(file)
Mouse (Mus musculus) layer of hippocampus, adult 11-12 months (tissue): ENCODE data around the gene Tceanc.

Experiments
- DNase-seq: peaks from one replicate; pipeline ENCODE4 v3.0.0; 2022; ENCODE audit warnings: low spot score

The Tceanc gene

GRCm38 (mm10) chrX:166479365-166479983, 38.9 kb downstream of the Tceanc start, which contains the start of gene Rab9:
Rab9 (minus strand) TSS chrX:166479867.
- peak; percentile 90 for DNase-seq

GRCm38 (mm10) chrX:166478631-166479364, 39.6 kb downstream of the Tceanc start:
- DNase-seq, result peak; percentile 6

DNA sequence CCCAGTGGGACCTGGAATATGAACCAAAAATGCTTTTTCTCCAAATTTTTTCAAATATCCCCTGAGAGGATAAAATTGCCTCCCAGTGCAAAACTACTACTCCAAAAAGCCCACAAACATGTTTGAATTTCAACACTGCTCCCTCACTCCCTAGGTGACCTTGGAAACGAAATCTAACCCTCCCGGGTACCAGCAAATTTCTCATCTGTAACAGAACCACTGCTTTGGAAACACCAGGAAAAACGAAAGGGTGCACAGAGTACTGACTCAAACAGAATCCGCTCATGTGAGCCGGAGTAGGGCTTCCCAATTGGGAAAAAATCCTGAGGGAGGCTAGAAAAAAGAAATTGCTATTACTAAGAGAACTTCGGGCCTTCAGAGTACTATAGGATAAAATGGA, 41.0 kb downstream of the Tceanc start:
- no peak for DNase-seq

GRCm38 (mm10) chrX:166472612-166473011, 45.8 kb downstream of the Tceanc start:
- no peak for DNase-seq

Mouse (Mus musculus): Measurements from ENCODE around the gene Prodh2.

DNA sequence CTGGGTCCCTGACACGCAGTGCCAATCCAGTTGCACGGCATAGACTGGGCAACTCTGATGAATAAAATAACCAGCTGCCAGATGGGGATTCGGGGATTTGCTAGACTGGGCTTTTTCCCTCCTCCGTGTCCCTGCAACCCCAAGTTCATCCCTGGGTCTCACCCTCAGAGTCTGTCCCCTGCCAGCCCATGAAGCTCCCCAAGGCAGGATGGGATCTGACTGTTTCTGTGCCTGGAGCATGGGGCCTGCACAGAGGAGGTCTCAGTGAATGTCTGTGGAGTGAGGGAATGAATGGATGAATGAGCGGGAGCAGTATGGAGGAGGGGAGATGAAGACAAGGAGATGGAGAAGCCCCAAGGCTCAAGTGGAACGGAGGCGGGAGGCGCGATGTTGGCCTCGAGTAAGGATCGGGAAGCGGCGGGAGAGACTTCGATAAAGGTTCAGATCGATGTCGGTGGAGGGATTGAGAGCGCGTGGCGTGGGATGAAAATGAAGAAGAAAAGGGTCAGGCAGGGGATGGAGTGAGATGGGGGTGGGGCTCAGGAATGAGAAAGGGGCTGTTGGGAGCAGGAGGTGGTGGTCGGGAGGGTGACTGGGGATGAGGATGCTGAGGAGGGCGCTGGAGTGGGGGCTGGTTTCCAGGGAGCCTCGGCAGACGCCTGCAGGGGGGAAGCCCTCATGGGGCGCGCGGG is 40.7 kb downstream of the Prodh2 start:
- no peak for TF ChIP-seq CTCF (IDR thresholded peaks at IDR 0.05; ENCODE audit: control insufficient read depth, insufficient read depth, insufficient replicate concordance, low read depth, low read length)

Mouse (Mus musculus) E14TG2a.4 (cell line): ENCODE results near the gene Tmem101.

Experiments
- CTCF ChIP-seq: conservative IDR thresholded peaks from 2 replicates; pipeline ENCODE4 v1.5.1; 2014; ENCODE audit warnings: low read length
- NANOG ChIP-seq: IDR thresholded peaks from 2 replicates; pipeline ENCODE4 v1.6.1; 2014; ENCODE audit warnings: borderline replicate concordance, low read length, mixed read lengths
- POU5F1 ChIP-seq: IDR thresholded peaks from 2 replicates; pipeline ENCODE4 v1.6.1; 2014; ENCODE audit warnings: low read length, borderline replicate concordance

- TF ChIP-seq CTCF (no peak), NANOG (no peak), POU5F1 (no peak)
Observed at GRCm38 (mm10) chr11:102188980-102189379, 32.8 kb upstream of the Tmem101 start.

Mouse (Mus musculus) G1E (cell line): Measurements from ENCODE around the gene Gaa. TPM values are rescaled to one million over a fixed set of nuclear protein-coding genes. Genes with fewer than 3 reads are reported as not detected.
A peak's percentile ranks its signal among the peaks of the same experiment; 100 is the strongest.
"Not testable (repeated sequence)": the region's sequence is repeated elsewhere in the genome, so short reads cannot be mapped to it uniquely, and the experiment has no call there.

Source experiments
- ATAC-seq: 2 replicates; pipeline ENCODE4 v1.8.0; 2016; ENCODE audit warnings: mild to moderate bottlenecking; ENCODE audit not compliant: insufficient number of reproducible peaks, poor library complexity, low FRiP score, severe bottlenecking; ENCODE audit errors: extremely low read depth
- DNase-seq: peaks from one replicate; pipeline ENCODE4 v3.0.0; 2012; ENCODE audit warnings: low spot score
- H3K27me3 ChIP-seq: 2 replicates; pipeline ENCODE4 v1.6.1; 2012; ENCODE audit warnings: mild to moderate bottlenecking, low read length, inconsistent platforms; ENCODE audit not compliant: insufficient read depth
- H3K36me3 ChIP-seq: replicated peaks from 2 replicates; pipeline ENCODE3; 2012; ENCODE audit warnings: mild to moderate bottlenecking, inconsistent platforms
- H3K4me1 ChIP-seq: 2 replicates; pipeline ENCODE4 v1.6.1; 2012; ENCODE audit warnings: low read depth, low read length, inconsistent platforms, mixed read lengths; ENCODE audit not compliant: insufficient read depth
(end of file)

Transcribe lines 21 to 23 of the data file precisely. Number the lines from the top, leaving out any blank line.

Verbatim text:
- POU5F1 ChIP-seq: IDR thresholded peaks from 2 replicates; pipeline ENCODE4 v1.6.1; 2014; ENCODE audit warnings: low read length, borderline replicate concordance

- TF ChIP-seq CTCF (no peak), NANOG (no peak), POU5F1 (no peak)
Observed at GRCm38 (mm10) chr11:102188980-102189379, 32.8 kb upstream of the Tmem101 start.